(= wicked, violent deed)Untat f; (cruel) → Gräueltat f; (by police, demonstrators etc) → Ausschreitung f; bomb outrageverbrecherischer Bombenanschlag; an outrage against the Stateein schändliches or ruchloses (liter)Verbrechen gegen den Staat
(= indecency, injustice)Skandal m; it’s an outrage to waste foodes ist ein Skandal or Frevel, Essen verkommen zu lassen; an outrage against humanityein Verbrechen ntgegen die Menschlichkeit; an outrage to common decencyeine empörende Verletzung des allgemeinen Anstandsgefühls; an outrage against public moralityein empörender Verstoß gegen die guten Sitten or die öffentliche Moral
(= sense of outrage)Empörung f (→ at über +acc), → Entrüstung f (→ at über +acc); he reacted with (a sense of) outrageer war empört or entrüstet
vt morals, conventionsins Gesicht schlagen (+dat), → Hohn sprechen (+dat), → hohnsprechen (+dat) (geh); sense of decencybeleidigen; idealsmit Füßen treten; personempören, entrüsten; public opinion was outraged by this cruelty/injusticedie öffentliche Meinung war über diese Grausamkeit/Ungerechtigkeit empört; he deliberately set out to outrage his criticser hatte es darauf angelegt, seine Kritiker zu schockieren

outrage

[ˈaʊtˌreɪdʒ]
1. n (wicked, violent deed) → atrocità f inv; (emotion) → sdegno
bomb outrage → attentato dinamitardo
it caused a public outrage → ha provocato uno scandalo
an outrage against good taste → un oltraggio al buon gusto
an outrage against humanity → un crimine contro l'umanità
it's an outrage! → è una vergogna!
2. vtoffendere
to be outraged by sth → essere scandalizzato/a da qc

outrage

(ˈautreidʒ) noun
a wicked act, especially of great violence. the outrages committed by the soldiers; The decision to close the road is a public outrage.
verb
to hurt, shock or insult. She was outraged by his behaviour.
outˈrageous adjective
noticeably terrible. an outrageous hat; outrageous behaviour.
outˈrageously adverb
outˈrageousness noun
References in classic literature ?
Such an outrage combines the greatest possible regard for humanity with the most alarming display of ferocious imbecility.
When he was come to Chios, be outraged Merope, the daughter of Oenopion, being drunken; but Oenopion when he learned of it was greatly vexed at the outrage and blinded him and cast him out of the country.
Lavalle, descend and make reparation for outrage of domicile.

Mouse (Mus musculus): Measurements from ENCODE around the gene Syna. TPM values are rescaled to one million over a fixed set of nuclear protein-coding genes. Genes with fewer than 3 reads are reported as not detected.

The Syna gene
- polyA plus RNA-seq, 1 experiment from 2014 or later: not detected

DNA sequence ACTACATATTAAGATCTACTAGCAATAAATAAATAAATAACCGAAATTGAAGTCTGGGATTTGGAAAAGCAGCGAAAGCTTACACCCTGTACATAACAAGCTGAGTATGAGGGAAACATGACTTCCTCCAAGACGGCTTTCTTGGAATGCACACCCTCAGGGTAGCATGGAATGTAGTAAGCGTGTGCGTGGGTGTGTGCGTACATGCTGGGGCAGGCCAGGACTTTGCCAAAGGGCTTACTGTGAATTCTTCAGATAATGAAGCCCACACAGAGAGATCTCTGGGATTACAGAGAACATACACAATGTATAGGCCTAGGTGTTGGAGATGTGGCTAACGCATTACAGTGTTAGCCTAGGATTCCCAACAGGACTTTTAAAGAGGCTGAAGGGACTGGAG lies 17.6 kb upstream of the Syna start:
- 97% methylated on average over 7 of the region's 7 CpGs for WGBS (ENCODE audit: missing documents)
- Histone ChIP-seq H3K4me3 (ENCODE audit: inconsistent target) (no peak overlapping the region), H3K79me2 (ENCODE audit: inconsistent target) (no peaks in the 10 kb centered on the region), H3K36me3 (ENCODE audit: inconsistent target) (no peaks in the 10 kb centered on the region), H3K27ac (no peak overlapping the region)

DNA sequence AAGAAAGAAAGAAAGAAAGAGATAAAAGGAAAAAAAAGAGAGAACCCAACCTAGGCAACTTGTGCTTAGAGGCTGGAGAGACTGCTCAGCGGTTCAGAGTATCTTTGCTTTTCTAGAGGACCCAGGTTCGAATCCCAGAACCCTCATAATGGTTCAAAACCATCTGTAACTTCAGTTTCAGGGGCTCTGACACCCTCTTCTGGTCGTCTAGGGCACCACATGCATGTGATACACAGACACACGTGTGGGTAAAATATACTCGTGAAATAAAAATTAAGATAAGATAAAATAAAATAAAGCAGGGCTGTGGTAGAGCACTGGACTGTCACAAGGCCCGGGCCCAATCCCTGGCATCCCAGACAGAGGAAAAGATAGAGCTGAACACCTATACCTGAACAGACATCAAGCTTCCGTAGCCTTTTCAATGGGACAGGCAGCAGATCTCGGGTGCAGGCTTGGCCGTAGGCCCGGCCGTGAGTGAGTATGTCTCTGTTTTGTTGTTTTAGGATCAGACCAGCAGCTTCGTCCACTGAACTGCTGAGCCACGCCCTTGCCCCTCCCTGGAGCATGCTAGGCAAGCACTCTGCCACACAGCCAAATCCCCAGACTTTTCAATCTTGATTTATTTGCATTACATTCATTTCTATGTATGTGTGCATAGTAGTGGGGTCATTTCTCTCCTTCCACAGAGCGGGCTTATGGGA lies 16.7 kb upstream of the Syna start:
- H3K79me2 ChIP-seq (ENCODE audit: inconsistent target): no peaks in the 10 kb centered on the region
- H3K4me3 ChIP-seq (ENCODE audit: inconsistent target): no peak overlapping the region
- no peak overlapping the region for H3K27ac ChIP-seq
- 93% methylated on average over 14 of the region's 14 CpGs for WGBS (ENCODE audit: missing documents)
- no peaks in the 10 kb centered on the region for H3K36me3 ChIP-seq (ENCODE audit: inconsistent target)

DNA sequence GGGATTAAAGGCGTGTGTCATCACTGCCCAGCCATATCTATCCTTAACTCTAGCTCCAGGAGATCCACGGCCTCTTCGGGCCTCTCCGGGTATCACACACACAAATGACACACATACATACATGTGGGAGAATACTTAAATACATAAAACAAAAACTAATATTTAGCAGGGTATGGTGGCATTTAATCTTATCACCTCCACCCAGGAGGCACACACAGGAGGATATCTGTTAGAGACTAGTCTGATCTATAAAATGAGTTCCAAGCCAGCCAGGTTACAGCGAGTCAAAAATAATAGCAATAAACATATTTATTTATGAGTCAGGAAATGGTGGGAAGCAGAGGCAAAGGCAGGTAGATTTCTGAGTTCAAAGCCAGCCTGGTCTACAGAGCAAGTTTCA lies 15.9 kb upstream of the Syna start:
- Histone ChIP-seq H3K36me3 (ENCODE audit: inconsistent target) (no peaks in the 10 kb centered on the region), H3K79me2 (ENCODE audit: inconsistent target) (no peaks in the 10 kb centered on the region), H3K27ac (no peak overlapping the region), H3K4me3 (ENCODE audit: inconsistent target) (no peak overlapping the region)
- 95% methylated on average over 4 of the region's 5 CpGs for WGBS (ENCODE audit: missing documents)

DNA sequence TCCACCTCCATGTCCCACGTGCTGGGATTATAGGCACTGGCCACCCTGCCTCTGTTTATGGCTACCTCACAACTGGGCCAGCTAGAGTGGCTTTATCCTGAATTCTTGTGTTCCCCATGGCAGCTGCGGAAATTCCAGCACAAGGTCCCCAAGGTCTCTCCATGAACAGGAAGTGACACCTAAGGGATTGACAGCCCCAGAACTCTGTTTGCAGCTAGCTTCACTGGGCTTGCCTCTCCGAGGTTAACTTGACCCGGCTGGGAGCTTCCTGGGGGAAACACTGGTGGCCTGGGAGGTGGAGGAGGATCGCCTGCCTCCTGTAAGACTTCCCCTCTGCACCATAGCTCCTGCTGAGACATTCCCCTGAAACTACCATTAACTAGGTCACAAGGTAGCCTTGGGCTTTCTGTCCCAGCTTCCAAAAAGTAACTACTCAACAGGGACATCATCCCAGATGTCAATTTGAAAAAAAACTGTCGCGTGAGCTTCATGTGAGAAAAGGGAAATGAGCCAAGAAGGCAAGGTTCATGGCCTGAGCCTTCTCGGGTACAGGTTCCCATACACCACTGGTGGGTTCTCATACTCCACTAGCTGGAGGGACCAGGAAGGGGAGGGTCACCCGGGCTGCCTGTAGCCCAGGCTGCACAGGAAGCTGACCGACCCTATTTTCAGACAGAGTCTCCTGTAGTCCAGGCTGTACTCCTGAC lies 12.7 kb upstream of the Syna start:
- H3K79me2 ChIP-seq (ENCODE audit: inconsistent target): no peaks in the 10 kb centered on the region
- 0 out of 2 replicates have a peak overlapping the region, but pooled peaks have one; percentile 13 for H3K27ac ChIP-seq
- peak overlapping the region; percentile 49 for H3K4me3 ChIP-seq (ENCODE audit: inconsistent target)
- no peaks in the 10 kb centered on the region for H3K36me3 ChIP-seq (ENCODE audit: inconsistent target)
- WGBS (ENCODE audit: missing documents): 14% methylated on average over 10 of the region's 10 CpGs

I think I never hated slavery so intensely as at that moment; certainly, my perception of the enormous outrage which is in- flicted by it, on the godlike nature of its victims, was rendered far more clear than ever.
On the previous Friday, two gentlemen--occupying widely-different positions in society-- had been the victims of an outrage which had startled all London.
But here was a man who sincerely did not mind what people thought of him, and so convention had no hold on him; he was like a wrestler whose body is oiled; you could not get a grip on him; it gave him a freedom which was an outrage.
Blanche left Arnold to array herself in her bridal splendor--after another outrage on propriety, and more consequences of free institutions.
This time the sting struck deep; the outrage was beyond endurance.
The source of the outrage was, it need hardly be said, that infamous society which has held this community in bondage for so long a period, and against which the Herald has taken so uncompromising a stand.
Crooks and M'Lellan, at this mortifying check to their gainful enterprise, was the information that a rival trader was at the bottom of it; the Sioux, it is said, having been instigated to this outrage by Mr.
The encouragers of the first mob never intended matters should go this length, and the people in general expressed the utter detestation of this unparalleled outrage, and I wish they could be convinced what infinite hazard there is of the most terrible consequences from such demons, when they are let loose in a government where there is not constant authority at hand sufficient to suppress them.
How liable would she become not only to their contempt but to their outrage, and how soon would dear-bought experience proclaim that when a people or family so divide, it never fails to be against themselves.